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Astronomy Picture of the Day
Index - Solar System: Uranus

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Editor's choices for the most educational Astronomy Pictures of the Day about Uranus:

Thumbnail image.  Click to load APOD for this date. APOD: 2001 August 26 - Uranus: The Tilted Planet
Explanation: Uranus is the third largest planet in our Solar System after Jupiter and Saturn. Uranus is composed mostly of rock and ices, but with a thick hydrogen and helium atmosphere. The blue hue of Uranus' atmosphere arises from the small amount of methane which preferentially absorbs red light. This picture was snapped by the Voyager 2 spacecraft in 1986 - the only spacecraft ever to visit Uranus. Uranus has many moons and a ring system. Uranus, like Venus, has a rotation axis that is greatly tilted and sometimes points near the Sun. It remains an astronomical mystery why Uranus' axis is so tilted. Uranus and Neptune are quite similar: Uranus is slightly larger but less massive.

Thumbnail image.  Click to load APOD for this date. APOD: 1997 November 26 - Uranian Moons, Rings, And Clouds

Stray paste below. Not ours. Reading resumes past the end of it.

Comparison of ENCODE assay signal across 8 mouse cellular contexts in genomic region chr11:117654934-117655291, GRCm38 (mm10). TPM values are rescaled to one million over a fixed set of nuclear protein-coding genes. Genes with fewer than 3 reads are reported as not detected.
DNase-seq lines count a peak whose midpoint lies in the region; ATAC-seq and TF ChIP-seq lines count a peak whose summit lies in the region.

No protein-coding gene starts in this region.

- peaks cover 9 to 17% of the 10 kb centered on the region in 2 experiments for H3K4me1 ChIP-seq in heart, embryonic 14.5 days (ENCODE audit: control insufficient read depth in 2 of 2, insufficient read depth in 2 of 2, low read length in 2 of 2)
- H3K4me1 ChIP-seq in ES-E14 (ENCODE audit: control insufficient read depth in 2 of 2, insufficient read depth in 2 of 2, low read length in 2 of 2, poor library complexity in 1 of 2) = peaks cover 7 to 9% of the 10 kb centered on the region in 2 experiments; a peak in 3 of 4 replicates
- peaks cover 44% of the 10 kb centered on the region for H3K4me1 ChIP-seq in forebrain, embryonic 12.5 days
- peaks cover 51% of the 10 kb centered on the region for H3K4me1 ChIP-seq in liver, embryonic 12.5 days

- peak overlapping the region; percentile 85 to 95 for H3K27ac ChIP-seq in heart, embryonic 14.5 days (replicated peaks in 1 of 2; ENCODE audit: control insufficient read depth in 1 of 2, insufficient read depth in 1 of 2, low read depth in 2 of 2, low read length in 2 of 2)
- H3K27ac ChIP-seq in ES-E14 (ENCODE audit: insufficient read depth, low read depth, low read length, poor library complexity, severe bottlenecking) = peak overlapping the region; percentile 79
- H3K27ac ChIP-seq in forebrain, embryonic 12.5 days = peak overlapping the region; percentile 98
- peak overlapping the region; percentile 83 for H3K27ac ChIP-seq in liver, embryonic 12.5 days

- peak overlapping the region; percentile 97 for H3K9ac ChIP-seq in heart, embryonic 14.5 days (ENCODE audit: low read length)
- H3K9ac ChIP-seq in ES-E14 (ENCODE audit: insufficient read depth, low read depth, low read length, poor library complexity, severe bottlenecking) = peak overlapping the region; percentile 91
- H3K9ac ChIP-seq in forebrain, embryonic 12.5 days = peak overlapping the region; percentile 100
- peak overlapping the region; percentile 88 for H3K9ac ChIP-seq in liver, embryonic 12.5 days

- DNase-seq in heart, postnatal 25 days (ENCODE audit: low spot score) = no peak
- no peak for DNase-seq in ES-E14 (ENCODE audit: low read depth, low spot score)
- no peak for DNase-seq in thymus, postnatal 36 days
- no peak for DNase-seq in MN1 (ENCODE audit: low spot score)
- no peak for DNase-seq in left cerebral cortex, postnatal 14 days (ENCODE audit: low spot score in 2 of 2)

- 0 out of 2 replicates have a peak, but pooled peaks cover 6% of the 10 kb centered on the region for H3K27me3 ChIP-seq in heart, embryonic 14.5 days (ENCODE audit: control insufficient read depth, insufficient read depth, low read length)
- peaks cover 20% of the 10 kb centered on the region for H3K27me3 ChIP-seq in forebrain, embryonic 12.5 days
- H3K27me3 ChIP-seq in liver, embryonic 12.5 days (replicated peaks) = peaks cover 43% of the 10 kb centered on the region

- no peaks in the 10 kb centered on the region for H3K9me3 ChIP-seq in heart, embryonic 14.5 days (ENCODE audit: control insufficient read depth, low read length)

Explanation: The giant planet Uranus is faint and featureless when viewed in visible light. But this pair of near-infrared mosaics from the Hubble Space Telescope's NICMOS camera reveals moons, rings, and clouds of this distant gas planet. The color coded images highlight different atmospheric layers - blue represents the deepest layers while the highest cloud features have a reddish tinge. Racing around the planet, high, bright clouds are seen to move substantially between the two pictures taken only ninety minutes apart. Ring systems are a common to the solar system's giant planets. Here the main Uranian ring seems to vary in width and is clearly brightest near the top. The eight specks beyond the ring system are small Uranian moons which also show counter-clockwise motion over ninety minutes as traced by the arrows on the right hand image.

Thumbnail image.  Click to load APOD for this date. APOD: 1996 April 30 - Uranus' Ring System
Explanation: The rings of Uranus are thin, narrow, and dark compared to other planetary ring systems. Brightened artificially by computer, the ring particles reflect as little light as charcoal, although they are really made of ice chucks darkened by rock. This false-color, infrared picture from the Hubble Space Telescope taken in July 1995 shows the rings in conjunction to the planet. The infrared light allows one to see detail in different layers of Uranus' atmosphere, which has been digitally enhanced with false color. Three other planets in our Solar System are known to have rings: Jupiter, Saturn, and Neptune. Four of Uranus' moons are visible outside the ring plane. The rings of Uranus were discovered from ground-based observations in 1977.

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